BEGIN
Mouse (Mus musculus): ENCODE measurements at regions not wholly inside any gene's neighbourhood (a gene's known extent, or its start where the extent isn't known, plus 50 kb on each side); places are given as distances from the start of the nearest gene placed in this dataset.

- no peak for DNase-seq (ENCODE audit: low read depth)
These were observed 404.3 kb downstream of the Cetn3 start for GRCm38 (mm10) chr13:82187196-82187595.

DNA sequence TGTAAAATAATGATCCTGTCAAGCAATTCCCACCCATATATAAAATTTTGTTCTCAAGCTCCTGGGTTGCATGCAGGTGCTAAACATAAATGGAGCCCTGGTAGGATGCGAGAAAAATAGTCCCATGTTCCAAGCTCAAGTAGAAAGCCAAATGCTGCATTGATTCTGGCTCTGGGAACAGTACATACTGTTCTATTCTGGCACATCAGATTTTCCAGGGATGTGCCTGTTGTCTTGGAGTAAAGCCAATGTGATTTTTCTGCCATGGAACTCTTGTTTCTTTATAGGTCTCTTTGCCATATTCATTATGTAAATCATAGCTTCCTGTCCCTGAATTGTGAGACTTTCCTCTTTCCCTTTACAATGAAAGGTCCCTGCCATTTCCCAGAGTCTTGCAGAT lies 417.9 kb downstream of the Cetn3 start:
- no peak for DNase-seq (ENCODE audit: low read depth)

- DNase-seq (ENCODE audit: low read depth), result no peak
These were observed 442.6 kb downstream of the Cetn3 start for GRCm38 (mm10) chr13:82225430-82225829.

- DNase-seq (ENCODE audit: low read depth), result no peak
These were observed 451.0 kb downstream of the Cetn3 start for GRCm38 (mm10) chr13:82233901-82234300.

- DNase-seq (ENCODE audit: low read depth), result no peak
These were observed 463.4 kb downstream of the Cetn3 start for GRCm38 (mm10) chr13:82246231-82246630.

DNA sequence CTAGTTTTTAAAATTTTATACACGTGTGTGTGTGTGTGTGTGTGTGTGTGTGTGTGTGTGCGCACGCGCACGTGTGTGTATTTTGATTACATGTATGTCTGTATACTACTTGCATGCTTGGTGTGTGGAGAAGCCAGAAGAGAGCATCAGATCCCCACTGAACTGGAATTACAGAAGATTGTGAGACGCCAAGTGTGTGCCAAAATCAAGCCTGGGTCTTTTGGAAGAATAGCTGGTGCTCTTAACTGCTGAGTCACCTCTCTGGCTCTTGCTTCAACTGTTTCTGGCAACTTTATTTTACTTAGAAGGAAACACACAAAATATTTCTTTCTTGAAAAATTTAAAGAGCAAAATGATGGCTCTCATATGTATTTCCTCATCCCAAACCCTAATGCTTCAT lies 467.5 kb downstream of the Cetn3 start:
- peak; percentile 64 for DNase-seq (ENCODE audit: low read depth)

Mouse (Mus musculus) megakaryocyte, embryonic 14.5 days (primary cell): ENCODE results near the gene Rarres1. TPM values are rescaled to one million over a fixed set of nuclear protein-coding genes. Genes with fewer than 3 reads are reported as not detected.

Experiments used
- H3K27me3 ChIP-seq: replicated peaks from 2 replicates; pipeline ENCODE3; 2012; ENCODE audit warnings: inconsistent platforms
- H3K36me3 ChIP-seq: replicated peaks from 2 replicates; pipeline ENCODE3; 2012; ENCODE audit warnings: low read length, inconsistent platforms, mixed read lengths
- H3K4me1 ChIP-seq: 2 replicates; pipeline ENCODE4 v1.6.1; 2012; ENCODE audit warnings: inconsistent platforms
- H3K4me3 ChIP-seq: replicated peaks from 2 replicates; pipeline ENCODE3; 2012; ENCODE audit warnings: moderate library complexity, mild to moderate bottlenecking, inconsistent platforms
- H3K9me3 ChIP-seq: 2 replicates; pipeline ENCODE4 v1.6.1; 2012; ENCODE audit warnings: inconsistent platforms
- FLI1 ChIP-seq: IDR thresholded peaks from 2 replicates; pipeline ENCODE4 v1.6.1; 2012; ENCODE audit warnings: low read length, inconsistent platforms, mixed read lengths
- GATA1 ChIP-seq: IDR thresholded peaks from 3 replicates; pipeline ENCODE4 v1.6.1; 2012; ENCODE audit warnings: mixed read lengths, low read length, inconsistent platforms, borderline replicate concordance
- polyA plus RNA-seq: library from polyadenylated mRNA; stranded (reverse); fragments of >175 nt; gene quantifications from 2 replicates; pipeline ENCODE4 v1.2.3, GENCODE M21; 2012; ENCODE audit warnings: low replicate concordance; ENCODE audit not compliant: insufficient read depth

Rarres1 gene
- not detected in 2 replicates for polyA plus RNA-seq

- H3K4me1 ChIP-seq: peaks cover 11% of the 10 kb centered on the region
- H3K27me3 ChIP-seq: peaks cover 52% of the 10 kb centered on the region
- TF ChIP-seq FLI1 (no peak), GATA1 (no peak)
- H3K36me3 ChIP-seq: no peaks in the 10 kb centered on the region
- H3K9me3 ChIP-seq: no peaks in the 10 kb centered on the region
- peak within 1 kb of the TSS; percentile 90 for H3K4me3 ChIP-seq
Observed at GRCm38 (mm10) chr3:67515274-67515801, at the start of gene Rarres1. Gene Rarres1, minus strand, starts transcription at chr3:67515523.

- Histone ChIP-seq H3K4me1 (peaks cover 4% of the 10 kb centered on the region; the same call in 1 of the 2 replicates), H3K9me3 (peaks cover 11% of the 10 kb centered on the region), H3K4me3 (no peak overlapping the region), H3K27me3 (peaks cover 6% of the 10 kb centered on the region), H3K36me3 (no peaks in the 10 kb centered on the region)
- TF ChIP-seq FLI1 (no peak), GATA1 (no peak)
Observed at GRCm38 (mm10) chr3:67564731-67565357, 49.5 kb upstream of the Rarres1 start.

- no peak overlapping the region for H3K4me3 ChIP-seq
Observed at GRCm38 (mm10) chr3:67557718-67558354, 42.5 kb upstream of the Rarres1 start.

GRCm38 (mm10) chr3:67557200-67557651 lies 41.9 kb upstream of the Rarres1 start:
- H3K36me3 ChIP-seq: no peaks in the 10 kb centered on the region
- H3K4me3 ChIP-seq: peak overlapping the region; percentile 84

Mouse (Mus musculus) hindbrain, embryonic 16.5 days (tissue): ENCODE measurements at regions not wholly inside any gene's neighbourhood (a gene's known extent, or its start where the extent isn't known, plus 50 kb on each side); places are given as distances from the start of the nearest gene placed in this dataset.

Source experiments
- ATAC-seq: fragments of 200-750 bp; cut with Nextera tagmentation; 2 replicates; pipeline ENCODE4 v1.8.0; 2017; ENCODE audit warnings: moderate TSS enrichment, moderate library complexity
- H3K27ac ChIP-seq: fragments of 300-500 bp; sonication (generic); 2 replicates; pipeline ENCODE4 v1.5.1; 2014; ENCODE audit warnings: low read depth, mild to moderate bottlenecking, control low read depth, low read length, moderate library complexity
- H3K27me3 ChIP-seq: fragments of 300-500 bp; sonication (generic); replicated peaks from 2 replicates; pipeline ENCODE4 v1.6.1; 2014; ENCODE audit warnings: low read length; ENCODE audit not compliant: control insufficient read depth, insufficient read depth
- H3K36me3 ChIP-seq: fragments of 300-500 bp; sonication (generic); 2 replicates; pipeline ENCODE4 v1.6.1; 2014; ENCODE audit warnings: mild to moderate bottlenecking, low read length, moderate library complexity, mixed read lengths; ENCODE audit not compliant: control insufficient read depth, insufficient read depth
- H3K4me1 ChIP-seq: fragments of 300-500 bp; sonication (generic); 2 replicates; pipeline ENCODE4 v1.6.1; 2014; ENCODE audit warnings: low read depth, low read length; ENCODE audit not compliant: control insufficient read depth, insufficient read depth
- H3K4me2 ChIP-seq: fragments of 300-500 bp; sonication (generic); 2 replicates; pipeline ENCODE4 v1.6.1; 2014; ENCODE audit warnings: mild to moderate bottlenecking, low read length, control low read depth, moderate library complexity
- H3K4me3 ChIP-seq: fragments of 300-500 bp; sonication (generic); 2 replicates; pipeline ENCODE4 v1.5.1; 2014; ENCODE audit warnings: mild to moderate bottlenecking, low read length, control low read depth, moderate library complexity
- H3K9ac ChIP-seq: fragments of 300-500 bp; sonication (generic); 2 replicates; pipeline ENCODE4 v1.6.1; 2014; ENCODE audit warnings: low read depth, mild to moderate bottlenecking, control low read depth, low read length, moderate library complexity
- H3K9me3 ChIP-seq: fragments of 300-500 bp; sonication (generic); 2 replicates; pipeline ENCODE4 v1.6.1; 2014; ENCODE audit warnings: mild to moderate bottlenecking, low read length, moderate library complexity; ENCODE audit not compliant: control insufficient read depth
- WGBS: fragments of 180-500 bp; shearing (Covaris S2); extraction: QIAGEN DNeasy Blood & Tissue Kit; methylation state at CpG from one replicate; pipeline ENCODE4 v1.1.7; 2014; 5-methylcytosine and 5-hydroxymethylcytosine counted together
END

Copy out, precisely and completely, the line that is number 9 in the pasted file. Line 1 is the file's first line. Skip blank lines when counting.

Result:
These were observed 451.0 kb downstream of the Cetn3 start for GRCm38 (mm10) chr13:82233901-82234300.